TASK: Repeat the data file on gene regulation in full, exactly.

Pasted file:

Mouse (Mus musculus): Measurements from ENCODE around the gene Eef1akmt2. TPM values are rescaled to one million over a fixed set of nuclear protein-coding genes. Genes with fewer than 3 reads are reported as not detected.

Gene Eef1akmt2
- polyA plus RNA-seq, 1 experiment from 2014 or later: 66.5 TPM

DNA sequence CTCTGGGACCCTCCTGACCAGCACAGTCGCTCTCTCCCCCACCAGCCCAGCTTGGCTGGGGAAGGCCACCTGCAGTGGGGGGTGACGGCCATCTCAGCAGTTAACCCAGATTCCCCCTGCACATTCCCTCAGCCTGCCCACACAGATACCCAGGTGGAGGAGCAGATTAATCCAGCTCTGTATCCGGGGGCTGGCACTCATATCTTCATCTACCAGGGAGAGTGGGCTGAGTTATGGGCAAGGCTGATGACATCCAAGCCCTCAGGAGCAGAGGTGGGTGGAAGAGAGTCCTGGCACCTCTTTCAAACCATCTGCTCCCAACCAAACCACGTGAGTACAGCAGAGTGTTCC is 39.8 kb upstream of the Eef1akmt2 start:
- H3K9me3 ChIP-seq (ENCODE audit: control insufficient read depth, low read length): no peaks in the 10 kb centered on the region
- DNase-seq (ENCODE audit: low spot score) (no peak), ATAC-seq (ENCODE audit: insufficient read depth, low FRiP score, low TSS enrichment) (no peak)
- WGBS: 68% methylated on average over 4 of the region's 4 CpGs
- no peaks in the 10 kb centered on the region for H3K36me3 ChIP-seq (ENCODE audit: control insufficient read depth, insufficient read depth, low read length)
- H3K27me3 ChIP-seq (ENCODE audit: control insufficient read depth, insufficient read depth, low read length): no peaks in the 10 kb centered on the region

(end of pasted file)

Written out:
Mouse (Mus musculus): Measurements from ENCODE around the gene Eef1akmt2. TPM values are rescaled to one million over a fixed set of nuclear protein-coding genes. Genes with fewer than 3 reads are reported as not detected.

Gene Eef1akmt2
- polyA plus RNA-seq, 1 experiment from 2014 or later: 66.5 TPM

DNA sequence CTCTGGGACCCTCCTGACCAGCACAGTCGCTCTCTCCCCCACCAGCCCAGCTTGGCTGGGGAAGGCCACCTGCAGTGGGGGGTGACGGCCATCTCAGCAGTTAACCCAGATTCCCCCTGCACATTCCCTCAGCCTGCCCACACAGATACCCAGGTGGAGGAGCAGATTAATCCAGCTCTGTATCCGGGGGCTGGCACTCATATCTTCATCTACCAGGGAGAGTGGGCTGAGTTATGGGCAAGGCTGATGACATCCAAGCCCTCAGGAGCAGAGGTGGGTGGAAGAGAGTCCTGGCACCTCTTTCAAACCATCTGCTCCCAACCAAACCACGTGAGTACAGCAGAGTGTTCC is 39.8 kb upstream of the Eef1akmt2 start:
- H3K9me3 ChIP-seq (ENCODE audit: control insufficient read depth, low read length): no peaks in the 10 kb centered on the region
- DNase-seq (ENCODE audit: low spot score) (no peak), ATAC-seq (ENCODE audit: insufficient read depth, low FRiP score, low TSS enrichment) (no peak)
- WGBS: 68% methylated on average over 4 of the region's 4 CpGs
- no peaks in the 10 kb centered on the region for H3K36me3 ChIP-seq (ENCODE audit: control insufficient read depth, insufficient read depth, low read length)
- H3K27me3 ChIP-seq (ENCODE audit: control insufficient read depth, insufficient read depth, low read length): no peaks in the 10 kb centered on the region